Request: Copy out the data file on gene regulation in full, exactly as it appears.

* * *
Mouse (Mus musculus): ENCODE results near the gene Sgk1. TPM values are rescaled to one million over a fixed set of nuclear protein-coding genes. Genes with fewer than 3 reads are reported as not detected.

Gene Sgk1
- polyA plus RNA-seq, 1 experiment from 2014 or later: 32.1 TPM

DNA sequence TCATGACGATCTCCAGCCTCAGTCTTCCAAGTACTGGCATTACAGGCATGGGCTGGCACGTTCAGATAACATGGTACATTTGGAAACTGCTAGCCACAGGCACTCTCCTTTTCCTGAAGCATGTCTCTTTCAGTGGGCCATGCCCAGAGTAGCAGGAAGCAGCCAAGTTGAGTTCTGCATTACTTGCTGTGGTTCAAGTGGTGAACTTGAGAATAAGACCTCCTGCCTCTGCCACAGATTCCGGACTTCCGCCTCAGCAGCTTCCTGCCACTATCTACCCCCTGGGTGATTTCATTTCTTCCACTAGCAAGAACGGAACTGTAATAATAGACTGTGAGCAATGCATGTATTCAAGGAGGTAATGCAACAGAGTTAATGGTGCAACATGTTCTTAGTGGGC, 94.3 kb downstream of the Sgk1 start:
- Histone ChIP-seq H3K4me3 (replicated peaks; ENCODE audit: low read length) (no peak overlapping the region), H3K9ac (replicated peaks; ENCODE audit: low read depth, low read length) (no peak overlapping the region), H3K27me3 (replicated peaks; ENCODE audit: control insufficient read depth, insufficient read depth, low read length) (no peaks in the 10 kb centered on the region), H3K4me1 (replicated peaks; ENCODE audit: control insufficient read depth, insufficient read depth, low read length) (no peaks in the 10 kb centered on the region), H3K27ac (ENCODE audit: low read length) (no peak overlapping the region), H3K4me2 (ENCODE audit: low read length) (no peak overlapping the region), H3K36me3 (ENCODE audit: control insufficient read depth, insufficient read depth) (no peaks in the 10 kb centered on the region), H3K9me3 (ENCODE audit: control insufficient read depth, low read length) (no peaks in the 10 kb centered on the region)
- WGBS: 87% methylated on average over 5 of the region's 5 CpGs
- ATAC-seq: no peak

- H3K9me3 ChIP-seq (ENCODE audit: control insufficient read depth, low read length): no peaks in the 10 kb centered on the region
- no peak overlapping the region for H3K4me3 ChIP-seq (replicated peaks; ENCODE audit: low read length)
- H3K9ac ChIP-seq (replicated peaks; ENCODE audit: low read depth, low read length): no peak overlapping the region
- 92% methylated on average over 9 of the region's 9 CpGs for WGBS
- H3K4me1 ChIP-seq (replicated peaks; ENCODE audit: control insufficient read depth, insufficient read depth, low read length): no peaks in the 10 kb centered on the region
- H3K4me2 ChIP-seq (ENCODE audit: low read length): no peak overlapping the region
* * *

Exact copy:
Mouse (Mus musculus): ENCODE results near the gene Sgk1. TPM values are rescaled to one million over a fixed set of nuclear protein-coding genes. Genes with fewer than 3 reads are reported as not detected.

Gene Sgk1
- polyA plus RNA-seq, 1 experiment from 2014 or later: 32.1 TPM

DNA sequence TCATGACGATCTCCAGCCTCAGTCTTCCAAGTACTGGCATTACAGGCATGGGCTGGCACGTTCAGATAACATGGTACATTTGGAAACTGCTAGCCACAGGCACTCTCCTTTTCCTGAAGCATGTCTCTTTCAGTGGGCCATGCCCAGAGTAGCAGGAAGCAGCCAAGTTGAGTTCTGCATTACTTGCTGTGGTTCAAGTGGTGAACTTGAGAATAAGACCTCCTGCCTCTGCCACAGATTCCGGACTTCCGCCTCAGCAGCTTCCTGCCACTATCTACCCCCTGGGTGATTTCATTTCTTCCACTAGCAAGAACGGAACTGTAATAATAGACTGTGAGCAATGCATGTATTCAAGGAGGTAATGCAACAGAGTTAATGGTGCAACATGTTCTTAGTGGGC, 94.3 kb downstream of the Sgk1 start:
- Histone ChIP-seq H3K4me3 (replicated peaks; ENCODE audit: low read length) (no peak overlapping the region), H3K9ac (replicated peaks; ENCODE audit: low read depth, low read length) (no peak overlapping the region), H3K27me3 (replicated peaks; ENCODE audit: control insufficient read depth, insufficient read depth, low read length) (no peaks in the 10 kb centered on the region), H3K4me1 (replicated peaks; ENCODE audit: control insufficient read depth, insufficient read depth, low read length) (no peaks in the 10 kb centered on the region), H3K27ac (ENCODE audit: low read length) (no peak overlapping the region), H3K4me2 (ENCODE audit: low read length) (no peak overlapping the region), H3K36me3 (ENCODE audit: control insufficient read depth, insufficient read depth) (no peaks in the 10 kb centered on the region), H3K9me3 (ENCODE audit: control insufficient read depth, low read length) (no peaks in the 10 kb centered on the region)
- WGBS: 87% methylated on average over 5 of the region's 5 CpGs
- ATAC-seq: no peak

- H3K9me3 ChIP-seq (ENCODE audit: control insufficient read depth, low read length): no peaks in the 10 kb centered on the region
- no peak overlapping the region for H3K4me3 ChIP-seq (replicated peaks; ENCODE audit: low read length)
- H3K9ac ChIP-seq (replicated peaks; ENCODE audit: low read depth, low read length): no peak overlapping the region
- 92% methylated on average over 9 of the region's 9 CpGs for WGBS
- H3K4me1 ChIP-seq (replicated peaks; ENCODE audit: control insufficient read depth, insufficient read depth, low read length): no peaks in the 10 kb centered on the region
- H3K4me2 ChIP-seq (ENCODE audit: low read length): no peak overlapping the region